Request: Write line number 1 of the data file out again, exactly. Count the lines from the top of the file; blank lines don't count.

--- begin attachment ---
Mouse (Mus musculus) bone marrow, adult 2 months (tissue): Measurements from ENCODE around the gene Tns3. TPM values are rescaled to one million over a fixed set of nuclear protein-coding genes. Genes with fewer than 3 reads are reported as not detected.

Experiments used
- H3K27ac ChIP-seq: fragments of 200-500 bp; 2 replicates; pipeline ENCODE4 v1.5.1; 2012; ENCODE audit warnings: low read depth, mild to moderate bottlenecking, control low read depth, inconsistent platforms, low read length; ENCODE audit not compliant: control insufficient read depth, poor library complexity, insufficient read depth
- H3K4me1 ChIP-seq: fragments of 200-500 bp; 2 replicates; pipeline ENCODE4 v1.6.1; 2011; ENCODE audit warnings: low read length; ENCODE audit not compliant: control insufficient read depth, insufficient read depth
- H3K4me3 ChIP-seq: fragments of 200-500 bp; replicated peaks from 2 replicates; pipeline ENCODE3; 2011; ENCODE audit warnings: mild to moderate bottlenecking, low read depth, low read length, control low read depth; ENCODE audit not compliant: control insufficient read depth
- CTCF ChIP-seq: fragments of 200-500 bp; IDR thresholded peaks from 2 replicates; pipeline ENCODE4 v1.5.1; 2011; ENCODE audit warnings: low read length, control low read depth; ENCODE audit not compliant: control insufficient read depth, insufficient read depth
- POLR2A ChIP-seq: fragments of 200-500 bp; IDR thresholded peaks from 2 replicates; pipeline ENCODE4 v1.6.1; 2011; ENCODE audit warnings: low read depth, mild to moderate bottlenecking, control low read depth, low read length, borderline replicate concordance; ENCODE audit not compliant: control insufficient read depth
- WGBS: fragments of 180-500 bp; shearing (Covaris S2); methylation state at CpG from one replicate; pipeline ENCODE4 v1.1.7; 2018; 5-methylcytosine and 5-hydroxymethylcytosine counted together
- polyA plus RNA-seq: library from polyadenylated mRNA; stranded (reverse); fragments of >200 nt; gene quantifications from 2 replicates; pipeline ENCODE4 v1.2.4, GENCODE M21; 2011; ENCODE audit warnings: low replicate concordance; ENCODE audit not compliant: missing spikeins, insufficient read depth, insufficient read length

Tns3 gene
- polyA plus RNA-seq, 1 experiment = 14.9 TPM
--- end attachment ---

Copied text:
Mouse (Mus musculus) bone marrow, adult 2 months (tissue): Measurements from ENCODE around the gene Tns3. TPM values are rescaled to one million over a fixed set of nuclear protein-coding genes. Genes with fewer than 3 reads are reported as not detected.